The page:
Communicating with your Child's School and Teachers

Communication between parents, children, and their school is essential to optimize a child’s education, physical development, and social development.

“In a school environment where a variety of individuals need to work together to support one another and learn from one another, it is of the utmost importance to ensure that everyone has the opportunity to be heard and everyone takes the time to listen.”1 Peer interactions are vital for children with a heart condition, and school is an important location for socialization.1

The team players include the parent, the teacher and the child.

Parent - Parents are truly the expert when it comes to identifying their child’s strengths, weaknesses, and capabilities. Parents are typically the primary caregivers and will need to entrust the education and well-being of their child, during the school hours, to their child’s teachers and academic leaders. Meeting with teachers and members of the school system prior to the beginning of the school year is an important step in order to introduce their child, explain his or her heart defect, and associated information. In addition, scheduled communication and/or contact during the school year may also clarify and reinforce their child’s needs and progress. Important information to share with teachers are the physical capabilities and limitations of the child, any medicine to be administered at school, and any other information such as expected absences for doctor appointments and to whom information can be given.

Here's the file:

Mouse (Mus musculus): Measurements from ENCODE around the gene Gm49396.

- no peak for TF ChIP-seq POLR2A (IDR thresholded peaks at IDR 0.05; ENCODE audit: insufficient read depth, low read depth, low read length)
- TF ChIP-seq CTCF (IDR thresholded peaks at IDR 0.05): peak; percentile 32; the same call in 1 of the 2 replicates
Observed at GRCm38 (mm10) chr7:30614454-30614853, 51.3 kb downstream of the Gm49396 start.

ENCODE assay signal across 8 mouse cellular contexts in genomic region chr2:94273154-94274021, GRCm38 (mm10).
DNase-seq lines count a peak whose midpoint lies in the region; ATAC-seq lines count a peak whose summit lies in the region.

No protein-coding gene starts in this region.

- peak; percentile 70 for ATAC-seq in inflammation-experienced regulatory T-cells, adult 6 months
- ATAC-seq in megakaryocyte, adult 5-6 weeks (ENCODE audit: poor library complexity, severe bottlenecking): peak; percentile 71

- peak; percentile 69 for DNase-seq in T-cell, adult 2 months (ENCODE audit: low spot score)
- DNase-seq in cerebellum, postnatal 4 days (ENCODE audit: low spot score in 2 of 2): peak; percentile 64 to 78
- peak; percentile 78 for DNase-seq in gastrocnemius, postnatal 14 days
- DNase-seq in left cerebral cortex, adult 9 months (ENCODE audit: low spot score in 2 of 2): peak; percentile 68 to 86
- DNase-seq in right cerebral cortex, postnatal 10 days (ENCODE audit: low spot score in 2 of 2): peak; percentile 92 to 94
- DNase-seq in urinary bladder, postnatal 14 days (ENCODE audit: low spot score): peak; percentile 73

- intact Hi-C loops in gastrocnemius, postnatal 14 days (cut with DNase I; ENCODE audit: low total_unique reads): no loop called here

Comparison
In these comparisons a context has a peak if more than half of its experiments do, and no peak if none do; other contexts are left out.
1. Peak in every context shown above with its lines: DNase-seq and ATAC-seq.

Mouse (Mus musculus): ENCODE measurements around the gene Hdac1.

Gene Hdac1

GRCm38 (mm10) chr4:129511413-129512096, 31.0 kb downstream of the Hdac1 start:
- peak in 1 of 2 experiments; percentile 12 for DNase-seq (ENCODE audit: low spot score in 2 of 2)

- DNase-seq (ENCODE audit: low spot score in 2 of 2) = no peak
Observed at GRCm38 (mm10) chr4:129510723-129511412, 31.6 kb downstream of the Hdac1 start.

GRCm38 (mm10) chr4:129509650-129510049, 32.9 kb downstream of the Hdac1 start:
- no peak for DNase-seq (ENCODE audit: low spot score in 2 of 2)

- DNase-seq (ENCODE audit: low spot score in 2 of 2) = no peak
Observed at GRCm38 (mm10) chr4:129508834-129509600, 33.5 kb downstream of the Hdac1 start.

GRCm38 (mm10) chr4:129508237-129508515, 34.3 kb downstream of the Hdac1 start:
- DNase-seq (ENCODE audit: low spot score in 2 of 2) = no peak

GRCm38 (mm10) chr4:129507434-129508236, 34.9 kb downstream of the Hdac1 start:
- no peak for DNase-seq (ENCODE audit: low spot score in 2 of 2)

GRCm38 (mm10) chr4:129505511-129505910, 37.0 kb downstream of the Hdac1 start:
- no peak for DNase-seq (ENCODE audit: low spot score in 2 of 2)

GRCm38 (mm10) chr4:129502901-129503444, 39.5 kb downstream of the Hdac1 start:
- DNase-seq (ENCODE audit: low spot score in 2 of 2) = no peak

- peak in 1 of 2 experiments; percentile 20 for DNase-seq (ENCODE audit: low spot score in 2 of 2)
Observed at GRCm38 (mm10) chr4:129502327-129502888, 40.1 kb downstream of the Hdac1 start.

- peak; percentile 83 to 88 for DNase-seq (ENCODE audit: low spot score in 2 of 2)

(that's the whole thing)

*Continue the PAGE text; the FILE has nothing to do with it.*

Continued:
Teacher - Teachers are not medically trained and may not even realize that children can have heart problems. Because there are sometimes very few outward signs of a heart condition, teachers may require multiple explanations in order for them to fully understand the child's physical and emotional needs and/or limitations. Teachers should communicate as often as necessary with parents so that they feel comfortable with their understanding of the child’s condition and/or symptoms. They may feel overwhelmed with the responsibility of having this child in their class. Teachers have a whole classroom of children, and often several have special needs so the teacher must learn about all of them individually. It is important for the teachers to treat all children equally while meeting their social educational needs.

Child - Children, especially if they are going to school for the first time, don't typically understand 'normal' and 'abnormal'. They usually don’t want to be labeled as “different”, and would like to participate with the other children as much as possible. Sometimes limitations need to be set to protect the children, despite their wishes to do everything to fit in. When appropriate, the child should be present at meetings and be aware of the discussions and decisions that are made during the meeting.

During your meetings, there are five areas that should be addressed: Competence, Communication, Consistency, Confidentiality and Compassion.


Parents can

  • Provide specific behavior and appearance expectations that are normal for the child and those that should cause concern
  • Provide an opportunity for the school to meet with medical professionals to answer questions and provide guidelines.

Teachers can

  • Learn all you can about the child’s condition